Covering up your mistake is the worst mistake you can make
Idutko/ShutterstockWe all make mistakes. In fact, your boss expects you to make mistakes from time to time. What they don't expect is for you to lie about it. "I wish my employees understood that it's OK to make an honest mistake," says David Laplante, owner of Advanced HVAC. "But I want them to take ownership of their work and their actions instead of deflecting or making me chase for the truth. I'll respect you a lot more if I hear it directly from you instead of a co-worker or a client." Here are some of the worst mistakes you can make on the job.
15 minutes early is "on time"
LuckyBusiness/ShutterstockShowing up on time is so important to doing a good job. After all, you can't do your job at all if you're not there. But "on time" doesn't mean simply clocking in by 9:00:59 on the dot. To be on-time you actually need to show up a few minutes early, says Laplante. "Everyone should aim to be at the office 15 minutes before they plan to start. This gives you some wiggle room to deal with traffic delays and so on. If you do get in by 8:45, you can take a few minutes to grab a coffee or read the news or just take a deep breath to be ready for the start of your day," he says. Start with these 13 must-steal habits of people who are always on time.
Promotions aren't simply about checking off a list of boxes
fizkes/ShutterstockPromotions—getting one, being denied one, or working towards one—are one of the trickiest things for employees to navigate. But while you may think you're a shoe-in for that managerial role, you aren't the best judge of your own work. "Employees need to understand that growth takes time," says Kimmie Marek, MS, chief creative officer and co-owner at 7 Charming Sisters. "Employees, particularly younger employees, want to move up the ranks quickly and the reality is, experience matters. You may be great at your current role and get glowing reviews but that doesn't mean you're ready for that promotion. Get that experience, learn and grow and then talk to me about moving up." And make sure you know these you don't make these mistakes when asking for a raise.
You get what you give
Stokkete/ShutterstockJobs aren't always fair but it's fair to assume that if you are only giving 50 percent of your best effort then you won't be rewarded fully. "Passion and grit are high commodities these days and fewer and fewer employees have it," Marek says. "Look at this job as more than a paycheck and I'll look at you as more than just another employee." How important is this? Check out the crucial skill for success, according to billionaires.
Learn to take criticism
tsyhun/ShutterstockBosses aren't giving you criticism because they hate you and they enjoy pointing out people's faults, they're doing it because it's their job. Part of being the boss is helping your employees learn and grow and they can't do that if you think you're already perfect. "Don't debate everything on your performance review," Marek says. "Yes, I want your feedback on your review but please don't provide a rebuttal for every piece of constructive feedback I give you. It comes across as combative... and honestly it's annoying."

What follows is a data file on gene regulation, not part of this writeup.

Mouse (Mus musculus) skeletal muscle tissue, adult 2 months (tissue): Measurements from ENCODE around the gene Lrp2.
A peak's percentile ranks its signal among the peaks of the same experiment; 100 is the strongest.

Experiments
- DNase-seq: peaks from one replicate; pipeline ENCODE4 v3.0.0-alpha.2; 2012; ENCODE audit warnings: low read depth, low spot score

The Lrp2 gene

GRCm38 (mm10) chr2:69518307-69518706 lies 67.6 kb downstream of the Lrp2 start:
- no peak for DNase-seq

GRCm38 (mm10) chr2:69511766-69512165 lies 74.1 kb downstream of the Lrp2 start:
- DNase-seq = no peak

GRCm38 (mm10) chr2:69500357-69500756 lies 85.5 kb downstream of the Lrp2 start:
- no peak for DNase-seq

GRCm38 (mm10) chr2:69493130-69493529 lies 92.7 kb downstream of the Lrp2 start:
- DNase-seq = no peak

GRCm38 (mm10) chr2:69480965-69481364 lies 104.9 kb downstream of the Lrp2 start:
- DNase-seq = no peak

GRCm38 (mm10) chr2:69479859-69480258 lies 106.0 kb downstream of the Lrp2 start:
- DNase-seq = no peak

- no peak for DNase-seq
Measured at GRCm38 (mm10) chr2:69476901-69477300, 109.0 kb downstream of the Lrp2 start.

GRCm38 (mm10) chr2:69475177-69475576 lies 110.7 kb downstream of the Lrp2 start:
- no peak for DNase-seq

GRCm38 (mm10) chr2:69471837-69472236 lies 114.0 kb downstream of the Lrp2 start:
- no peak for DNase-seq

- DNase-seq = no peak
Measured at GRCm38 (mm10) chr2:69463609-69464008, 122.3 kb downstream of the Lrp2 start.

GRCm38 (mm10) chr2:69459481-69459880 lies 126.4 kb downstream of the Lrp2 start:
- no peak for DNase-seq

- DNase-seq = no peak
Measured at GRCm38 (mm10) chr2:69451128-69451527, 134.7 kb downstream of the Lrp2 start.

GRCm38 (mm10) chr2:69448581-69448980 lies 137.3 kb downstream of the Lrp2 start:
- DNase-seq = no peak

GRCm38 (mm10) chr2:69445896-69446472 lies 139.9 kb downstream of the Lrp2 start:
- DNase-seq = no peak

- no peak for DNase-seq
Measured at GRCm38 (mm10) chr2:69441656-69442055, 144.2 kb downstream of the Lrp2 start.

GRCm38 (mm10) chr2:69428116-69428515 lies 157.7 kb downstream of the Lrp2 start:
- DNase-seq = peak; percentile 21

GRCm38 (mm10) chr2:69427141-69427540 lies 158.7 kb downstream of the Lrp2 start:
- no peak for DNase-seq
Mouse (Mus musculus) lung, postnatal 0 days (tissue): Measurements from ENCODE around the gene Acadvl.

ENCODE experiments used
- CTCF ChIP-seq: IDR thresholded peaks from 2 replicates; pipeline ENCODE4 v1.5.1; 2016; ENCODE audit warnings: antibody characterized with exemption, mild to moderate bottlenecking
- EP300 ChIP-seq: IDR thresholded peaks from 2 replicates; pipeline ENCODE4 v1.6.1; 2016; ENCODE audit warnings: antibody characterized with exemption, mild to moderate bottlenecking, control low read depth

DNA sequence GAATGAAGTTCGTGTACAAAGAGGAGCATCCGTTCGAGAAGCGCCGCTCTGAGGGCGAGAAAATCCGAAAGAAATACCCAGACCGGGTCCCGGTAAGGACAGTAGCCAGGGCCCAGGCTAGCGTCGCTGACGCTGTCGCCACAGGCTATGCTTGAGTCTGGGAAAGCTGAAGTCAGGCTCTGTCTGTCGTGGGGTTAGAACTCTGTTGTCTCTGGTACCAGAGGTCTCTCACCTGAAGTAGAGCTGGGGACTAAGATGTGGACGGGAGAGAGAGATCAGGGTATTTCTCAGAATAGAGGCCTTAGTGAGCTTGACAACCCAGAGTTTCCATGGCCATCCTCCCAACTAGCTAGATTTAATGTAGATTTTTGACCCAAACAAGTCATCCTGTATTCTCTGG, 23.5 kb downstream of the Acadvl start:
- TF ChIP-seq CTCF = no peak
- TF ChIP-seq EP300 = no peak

We notice when you sneak in the back
sirtravelalot/Shutterstock"Don't be late to meetings," Marek says. "My time is just as valuable as yours. Being late tells me this isn't a priority for you." And if your boss thinks that you don't prioritize your time with her then she won't be as eager to give you her time in the first place. (Here's how you can convince your boss to hold less meetings.)
It's not enough to know what you're doing, you have to be able to share it with others
SydaProductions/ShutterstockBeing an expert in your field is great but if you can't communicate your data, results, or plans well to others then all your hard work will be stuck behind a screen, says Lyn Hastings, VP of Marketing & Operations, The Powerline Group. Communication skills are every bit as important as "hard" skills. "Strategy and execution are important, but if you're putting together a spreadsheet of company data, you need to be able to speak about the data, not just put the numbers together," she explains.
Despite what your parents told you, you are not a special snowflake
Pressmaster/Shutterstock"Special snowflake" is a criticism often leveled at Millenials, but everyone would do well to remember that when you work for a company, you are one part of a larger machine. Expecting to always have your work lauded or to get special favors isn't realistic and is setting you up for some uncomfortable confrontations down the line. "You can't always be the star," Hastings says. "How an employee rebounds from a tough situation says more about their work ethic and character than the easy win."
eggegg/ShutterstockIt's one thing to vent a little about a difficult project to a coworker, it's entirely different if you're known as the complainer of the group, constantly finding fault and using it as a way to not do your job. No one wants to be surrounded by your negativity, Hastings says, so if your complaint isn't productive—meaning it leads to an actionable fix—then keep it to yourself. "A particular pet peeve of mine is when employees waste time complaining about minor things instead of fixing them," she says.
Give bad updates as well as good ones
Pressmaster/ShutterstockEmployees are usually excited to give good progress reports and managers are usually excited to get them. However, most projects are not simply a series of one success after another and it's just as important to report the failings as it is the successes, Hastings says. "Even if something isn't completed, let a boss know that you're working on it and give an estimate of when it will be finished," she adds.